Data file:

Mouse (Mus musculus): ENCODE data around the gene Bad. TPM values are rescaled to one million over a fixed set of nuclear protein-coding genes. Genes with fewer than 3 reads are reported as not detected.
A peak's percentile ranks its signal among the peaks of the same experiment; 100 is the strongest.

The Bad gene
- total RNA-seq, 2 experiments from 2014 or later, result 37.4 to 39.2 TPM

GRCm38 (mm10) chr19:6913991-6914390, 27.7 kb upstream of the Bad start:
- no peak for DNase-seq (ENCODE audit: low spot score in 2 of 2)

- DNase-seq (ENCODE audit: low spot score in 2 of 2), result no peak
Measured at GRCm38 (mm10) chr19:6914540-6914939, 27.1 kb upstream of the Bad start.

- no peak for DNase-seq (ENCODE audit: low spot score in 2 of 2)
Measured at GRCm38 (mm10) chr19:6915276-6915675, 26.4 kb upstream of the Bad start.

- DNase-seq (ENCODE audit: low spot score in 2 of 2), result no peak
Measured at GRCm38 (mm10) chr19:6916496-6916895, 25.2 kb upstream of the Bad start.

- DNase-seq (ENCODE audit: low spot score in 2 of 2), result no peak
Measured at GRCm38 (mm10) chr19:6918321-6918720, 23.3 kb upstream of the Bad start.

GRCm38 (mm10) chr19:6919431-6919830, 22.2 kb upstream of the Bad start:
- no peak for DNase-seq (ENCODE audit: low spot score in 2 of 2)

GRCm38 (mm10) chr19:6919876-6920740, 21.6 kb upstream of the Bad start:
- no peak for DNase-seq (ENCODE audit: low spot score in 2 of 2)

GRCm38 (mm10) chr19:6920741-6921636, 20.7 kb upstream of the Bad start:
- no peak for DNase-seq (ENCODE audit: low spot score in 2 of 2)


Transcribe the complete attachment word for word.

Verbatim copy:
Mouse (Mus musculus): ENCODE data around the gene Bad. TPM values are rescaled to one million over a fixed set of nuclear protein-coding genes. Genes with fewer than 3 reads are reported as not detected.
A peak's percentile ranks its signal among the peaks of the same experiment; 100 is the strongest.

The Bad gene
- total RNA-seq, 2 experiments from 2014 or later, result 37.4 to 39.2 TPM

GRCm38 (mm10) chr19:6913991-6914390, 27.7 kb upstream of the Bad start:
- no peak for DNase-seq (ENCODE audit: low spot score in 2 of 2)

- DNase-seq (ENCODE audit: low spot score in 2 of 2), result no peak
Measured at GRCm38 (mm10) chr19:6914540-6914939, 27.1 kb upstream of the Bad start.

- no peak for DNase-seq (ENCODE audit: low spot score in 2 of 2)
Measured at GRCm38 (mm10) chr19:6915276-6915675, 26.4 kb upstream of the Bad start.

- DNase-seq (ENCODE audit: low spot score in 2 of 2), result no peak
Measured at GRCm38 (mm10) chr19:6916496-6916895, 25.2 kb upstream of the Bad start.

- DNase-seq (ENCODE audit: low spot score in 2 of 2), result no peak
Measured at GRCm38 (mm10) chr19:6918321-6918720, 23.3 kb upstream of the Bad start.

GRCm38 (mm10) chr19:6919431-6919830, 22.2 kb upstream of the Bad start:
- no peak for DNase-seq (ENCODE audit: low spot score in 2 of 2)

GRCm38 (mm10) chr19:6919876-6920740, 21.6 kb upstream of the Bad start:
- no peak for DNase-seq (ENCODE audit: low spot score in 2 of 2)

GRCm38 (mm10) chr19:6920741-6921636, 20.7 kb upstream of the Bad start:
- no peak for DNase-seq (ENCODE audit: low spot score in 2 of 2)